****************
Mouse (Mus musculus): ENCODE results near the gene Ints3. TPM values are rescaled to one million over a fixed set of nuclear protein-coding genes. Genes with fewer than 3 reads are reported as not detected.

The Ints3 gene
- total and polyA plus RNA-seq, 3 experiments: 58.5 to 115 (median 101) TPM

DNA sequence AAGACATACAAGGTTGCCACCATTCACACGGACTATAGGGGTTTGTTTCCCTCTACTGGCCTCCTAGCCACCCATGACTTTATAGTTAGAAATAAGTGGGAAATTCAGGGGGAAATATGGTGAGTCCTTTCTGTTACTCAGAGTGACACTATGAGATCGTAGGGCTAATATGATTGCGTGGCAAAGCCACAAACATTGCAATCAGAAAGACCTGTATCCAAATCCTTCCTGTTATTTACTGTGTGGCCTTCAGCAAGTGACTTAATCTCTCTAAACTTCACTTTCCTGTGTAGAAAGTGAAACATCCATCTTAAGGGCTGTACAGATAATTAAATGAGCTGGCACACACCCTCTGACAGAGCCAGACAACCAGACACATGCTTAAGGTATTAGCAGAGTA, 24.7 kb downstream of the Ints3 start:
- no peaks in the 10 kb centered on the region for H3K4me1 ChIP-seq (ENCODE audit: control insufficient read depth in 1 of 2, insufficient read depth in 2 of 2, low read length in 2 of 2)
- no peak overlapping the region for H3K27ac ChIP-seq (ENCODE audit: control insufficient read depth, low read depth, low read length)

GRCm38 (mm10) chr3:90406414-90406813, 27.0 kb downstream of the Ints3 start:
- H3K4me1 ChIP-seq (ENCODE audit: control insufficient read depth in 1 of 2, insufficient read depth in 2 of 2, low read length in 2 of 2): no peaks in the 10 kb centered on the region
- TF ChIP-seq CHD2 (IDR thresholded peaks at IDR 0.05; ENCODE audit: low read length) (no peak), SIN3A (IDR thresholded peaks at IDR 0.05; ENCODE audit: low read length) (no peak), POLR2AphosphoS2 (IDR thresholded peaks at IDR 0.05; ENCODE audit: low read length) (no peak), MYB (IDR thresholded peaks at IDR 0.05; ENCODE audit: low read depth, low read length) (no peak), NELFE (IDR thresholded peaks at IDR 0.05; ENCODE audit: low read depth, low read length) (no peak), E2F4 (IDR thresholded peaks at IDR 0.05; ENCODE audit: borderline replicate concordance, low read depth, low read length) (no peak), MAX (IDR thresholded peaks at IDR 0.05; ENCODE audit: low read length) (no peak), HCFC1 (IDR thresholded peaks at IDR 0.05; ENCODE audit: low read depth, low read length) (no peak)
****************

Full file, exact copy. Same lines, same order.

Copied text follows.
Mouse (Mus musculus): ENCODE results near the gene Ints3. TPM values are rescaled to one million over a fixed set of nuclear protein-coding genes. Genes with fewer than 3 reads are reported as not detected.

The Ints3 gene
- total and polyA plus RNA-seq, 3 experiments: 58.5 to 115 (median 101) TPM

DNA sequence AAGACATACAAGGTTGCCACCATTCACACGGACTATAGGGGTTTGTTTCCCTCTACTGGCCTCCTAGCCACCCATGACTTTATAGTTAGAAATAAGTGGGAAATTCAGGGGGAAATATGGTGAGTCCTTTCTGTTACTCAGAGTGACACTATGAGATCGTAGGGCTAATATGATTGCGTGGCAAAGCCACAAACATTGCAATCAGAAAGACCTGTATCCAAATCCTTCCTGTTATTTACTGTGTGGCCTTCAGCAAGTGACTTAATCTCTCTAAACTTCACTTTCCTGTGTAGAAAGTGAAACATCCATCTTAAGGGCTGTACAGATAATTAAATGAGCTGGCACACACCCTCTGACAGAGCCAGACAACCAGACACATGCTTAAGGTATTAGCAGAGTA, 24.7 kb downstream of the Ints3 start:
- no peaks in the 10 kb centered on the region for H3K4me1 ChIP-seq (ENCODE audit: control insufficient read depth in 1 of 2, insufficient read depth in 2 of 2, low read length in 2 of 2)
- no peak overlapping the region for H3K27ac ChIP-seq (ENCODE audit: control insufficient read depth, low read depth, low read length)

GRCm38 (mm10) chr3:90406414-90406813, 27.0 kb downstream of the Ints3 start:
- H3K4me1 ChIP-seq (ENCODE audit: control insufficient read depth in 1 of 2, insufficient read depth in 2 of 2, low read length in 2 of 2): no peaks in the 10 kb centered on the region
- TF ChIP-seq CHD2 (IDR thresholded peaks at IDR 0.05; ENCODE audit: low read length) (no peak), SIN3A (IDR thresholded peaks at IDR 0.05; ENCODE audit: low read length) (no peak), POLR2AphosphoS2 (IDR thresholded peaks at IDR 0.05; ENCODE audit: low read length) (no peak), MYB (IDR thresholded peaks at IDR 0.05; ENCODE audit: low read depth, low read length) (no peak), NELFE (IDR thresholded peaks at IDR 0.05; ENCODE audit: low read depth, low read length) (no peak), E2F4 (IDR thresholded peaks at IDR 0.05; ENCODE audit: borderline replicate concordance, low read depth, low read length) (no peak), MAX (IDR thresholded peaks at IDR 0.05; ENCODE audit: low read length) (no peak), HCFC1 (IDR thresholded peaks at IDR 0.05; ENCODE audit: low read depth, low read length) (no peak)